Regardless, we always advocate riding early in the mornings to miss the worst of the traffic. When the mornings are still dark, a good strategy can be to time your train journey or ride out of town to coincide with sunrise.
Just remember, you will cool down rapidly once back on the train into town so take another layer with you to put on for the trip home.
Take plenty of food
It can be harder to eat when it’s cold out as blood will be redistributed elsewhere than your digestive system. However, if you find yourself with a puncture, waiting for a train or generally starting to get a chill on, have something to eat. Food in your stomach will raise your core temperature and take the edge off the cold.
Taking more food than you think you will need with you on a winter ride is a really sound strategy. Trains if you are taking one can be delayed so don’t exacerbate the misery of being cold and wet by also being starving! It’s just not worth it and shivering doesn’t burn that many calories!
Have a winter bike
This is quite ostentatious suggestion and not possible for everyone. However, having a cheap or older bike you don’t mind getting messed up can actually save you money long term.
Water can get into bottom brackets causing corrosion and most of the drivetrain will likely need replacing come spring and summer racing. If a certain amount of degradation is certain, then why apply this to premium parts? The difference in cost of replacing a Shimano 105 set and a Sram eTap set is night and day.
In fact, your nice carbon Di2 bike with super slick aero wheels, could cost more to maintain through all four seasons than if you were to buy a cheap second-hand aluminium one for winter use.
Cost aside, the stress of watching your race bike disintegrate in front of you is reason enough to buy a baby brother and keep your favoured son protected from the elements.
Spray off your bike as soon as you get home
Winter is cold and miserable. Fact. But the heart-wrenching sadness of seeing rust on your prized possession is a million times worse! So, put on your big boy/girl pants and spray/wipe down your bike as soon as you get home.
Apply a little lube to the key areas and then you can get inside warm knowing your baby is safe.
This is a simple one. Get them and keep your tyres at the right pressure.
Check the outside of your tyres for their optimal pressure range and opt for the lower end of the range when it is wet to allow for greater traction.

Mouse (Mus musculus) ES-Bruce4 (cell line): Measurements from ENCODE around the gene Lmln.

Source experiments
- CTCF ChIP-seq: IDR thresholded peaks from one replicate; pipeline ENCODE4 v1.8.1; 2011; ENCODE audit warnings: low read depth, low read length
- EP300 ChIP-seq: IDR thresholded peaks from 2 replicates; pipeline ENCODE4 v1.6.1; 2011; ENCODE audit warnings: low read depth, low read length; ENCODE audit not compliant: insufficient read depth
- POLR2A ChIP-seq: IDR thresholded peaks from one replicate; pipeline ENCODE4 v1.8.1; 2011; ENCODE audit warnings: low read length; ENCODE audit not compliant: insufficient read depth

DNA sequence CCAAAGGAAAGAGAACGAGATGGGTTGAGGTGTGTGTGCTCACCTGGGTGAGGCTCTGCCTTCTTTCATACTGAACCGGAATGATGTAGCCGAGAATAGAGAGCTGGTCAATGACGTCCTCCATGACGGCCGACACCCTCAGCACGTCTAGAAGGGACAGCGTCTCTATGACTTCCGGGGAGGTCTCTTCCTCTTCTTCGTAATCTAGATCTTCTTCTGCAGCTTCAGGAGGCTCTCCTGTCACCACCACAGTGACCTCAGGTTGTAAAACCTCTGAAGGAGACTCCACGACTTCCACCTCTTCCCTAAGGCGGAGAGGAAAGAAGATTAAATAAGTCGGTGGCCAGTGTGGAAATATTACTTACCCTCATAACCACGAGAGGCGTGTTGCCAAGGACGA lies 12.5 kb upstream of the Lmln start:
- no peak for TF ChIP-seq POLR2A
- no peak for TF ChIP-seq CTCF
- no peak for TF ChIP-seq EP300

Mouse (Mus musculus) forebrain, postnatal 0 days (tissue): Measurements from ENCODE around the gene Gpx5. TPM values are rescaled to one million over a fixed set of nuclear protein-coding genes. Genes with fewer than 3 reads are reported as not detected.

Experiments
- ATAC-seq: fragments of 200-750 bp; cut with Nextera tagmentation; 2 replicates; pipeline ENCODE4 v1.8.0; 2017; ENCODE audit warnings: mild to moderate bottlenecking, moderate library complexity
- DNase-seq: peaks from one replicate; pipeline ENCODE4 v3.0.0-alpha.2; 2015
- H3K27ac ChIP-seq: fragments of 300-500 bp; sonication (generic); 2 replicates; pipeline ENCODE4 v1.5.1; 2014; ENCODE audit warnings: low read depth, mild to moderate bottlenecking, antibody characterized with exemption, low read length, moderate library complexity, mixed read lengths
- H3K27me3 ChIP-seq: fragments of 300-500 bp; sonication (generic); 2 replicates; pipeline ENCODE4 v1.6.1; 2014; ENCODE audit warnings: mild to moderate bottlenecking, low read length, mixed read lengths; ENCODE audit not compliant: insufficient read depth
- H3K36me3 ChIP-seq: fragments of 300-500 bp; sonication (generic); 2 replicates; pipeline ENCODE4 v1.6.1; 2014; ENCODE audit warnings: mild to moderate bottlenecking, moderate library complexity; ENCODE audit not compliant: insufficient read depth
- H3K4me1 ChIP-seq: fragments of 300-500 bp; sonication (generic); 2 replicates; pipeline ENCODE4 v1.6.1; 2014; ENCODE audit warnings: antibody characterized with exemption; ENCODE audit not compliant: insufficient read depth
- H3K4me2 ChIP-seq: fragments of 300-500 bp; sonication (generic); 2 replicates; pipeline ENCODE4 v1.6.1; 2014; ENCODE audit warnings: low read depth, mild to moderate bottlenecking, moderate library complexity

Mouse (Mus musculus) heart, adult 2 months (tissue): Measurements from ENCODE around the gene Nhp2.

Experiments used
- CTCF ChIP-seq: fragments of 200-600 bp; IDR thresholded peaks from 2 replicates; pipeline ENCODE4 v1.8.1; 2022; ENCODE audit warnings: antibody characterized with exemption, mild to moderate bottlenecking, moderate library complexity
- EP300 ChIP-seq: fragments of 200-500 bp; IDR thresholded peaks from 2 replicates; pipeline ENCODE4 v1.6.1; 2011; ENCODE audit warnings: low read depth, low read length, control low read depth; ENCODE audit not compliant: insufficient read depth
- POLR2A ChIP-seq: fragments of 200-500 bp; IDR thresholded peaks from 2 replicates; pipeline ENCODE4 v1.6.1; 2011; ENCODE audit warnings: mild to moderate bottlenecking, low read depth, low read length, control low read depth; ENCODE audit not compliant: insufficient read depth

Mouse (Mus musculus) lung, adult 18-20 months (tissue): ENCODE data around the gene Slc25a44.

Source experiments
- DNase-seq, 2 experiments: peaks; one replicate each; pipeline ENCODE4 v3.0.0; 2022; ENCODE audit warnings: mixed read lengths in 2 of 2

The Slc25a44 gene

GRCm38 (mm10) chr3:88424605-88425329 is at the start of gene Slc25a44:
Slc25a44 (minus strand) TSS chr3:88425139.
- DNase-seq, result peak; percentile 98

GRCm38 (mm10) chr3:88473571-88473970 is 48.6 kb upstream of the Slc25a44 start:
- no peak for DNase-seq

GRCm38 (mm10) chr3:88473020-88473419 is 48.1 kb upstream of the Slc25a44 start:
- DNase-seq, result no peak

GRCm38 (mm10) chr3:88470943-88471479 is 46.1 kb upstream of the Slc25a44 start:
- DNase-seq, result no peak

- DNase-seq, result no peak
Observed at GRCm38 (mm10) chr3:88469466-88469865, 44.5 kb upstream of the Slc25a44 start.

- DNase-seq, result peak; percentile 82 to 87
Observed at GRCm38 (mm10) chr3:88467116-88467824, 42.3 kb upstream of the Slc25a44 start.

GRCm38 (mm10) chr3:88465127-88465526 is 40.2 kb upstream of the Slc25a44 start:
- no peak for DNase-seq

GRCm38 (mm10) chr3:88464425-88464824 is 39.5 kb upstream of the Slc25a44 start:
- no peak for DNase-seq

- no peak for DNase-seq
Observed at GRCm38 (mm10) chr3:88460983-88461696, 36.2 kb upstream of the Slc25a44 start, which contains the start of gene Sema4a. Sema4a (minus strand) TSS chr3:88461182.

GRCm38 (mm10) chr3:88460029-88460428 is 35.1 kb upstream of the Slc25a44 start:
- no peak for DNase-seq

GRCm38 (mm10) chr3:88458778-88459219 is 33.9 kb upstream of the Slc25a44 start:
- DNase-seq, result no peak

Join Group rides
Motivation during this period can be a real incumbrance. Joining up with a group can be the difference between getting out and getting bed sores from too much napping.
There are so many friendly clubs out there for all experience levels. In contrast to pretty much anything else to do with cycling or triathlon, club memberships are usually very good value for money.
The British Cycling or British Triathlon websites have club finders, so share the pain and join other road warriors at the weekends and you might even have a few fond memories of winter.
Visibility is key
Even in an urban environment, you need to be seen. Our recommendation would be to get a head torch. Yes, you will look like a murderer but at least not a good one…as you will be seen.
The obvious benefit of a headtorch and visible clothing is allowing others, whether they be motorists or pedestrians, to behave in the knowledge you are there.
Regardless of where you run, you will likely need to cross roads and to see the floor ahead of you. When the sun comes up, you can always take the torch off and wrap the strap around your wrist like watch.
A half-decent head torch will set you back between £20-30.
If it’s raining or snowing, wear a woolly hat
This is a simple and effective way to make your winter runs more enjoyable.
A woolly hat isn’t just for the cold, keeping the rain off your heat sensitive ears can make a real difference. If you run with music too, the effect is like creating a little cocoon.
Blood in your legs not under your skin
Running in your shortest short shorts through the winter does not make you tough. It makes you red and your muscles less efficient.
There are a few reasons why winter race times are generally slower than in the summer. There are the atmospheric conditions and increased humidity but there is also the fact that feeding warmth to working muscles is more of a challenge.
Covering exposed skin will result in less vasoconstriction and allow more regular blood flow. The reason our cheeks or legs go red after prolonged skin exposure to the cold is believed to be due to your blood vessels under the skin dilating and then restricting too quickly and the rapid narrowing causes the vessels to burst.
Why would you want this when you can wear a pair of running tights under your shorts and spare your blushes. Pun intended.
Set your sports watch to look for satellites by your window
If you have a GPS enabled sports watch that needs to locate satellite positions before it will track your progress, don’t stand outside in the cold waiting for what seems like an eternity watching loading bars to fill. Turn your watch on 10 minutes before you go out and leave it on the window sill nearest your front door. Don’t go anywhere until the satellites have been found!
If it loses signal whilst you collect the watch and move through the house to the front door, the chances are it will pick up signal again more quickly than if you had started the process from scratch outside.
Reduce the time you spend performing dynamic stretches
If you do not already incorporate dynamic stretches as part of your ordinary run training structure, visit our ‘Training Fundamentals’ article and we’ll help you see sense!
Having said that, during winter, you want to keep your heart rate up and warmth in your muscles. Reduce the amount of time you spend standing still during your dynamic stretch routine. Flow the stretches into each other and focus on the more dynamic ones like butt kicks and high knees.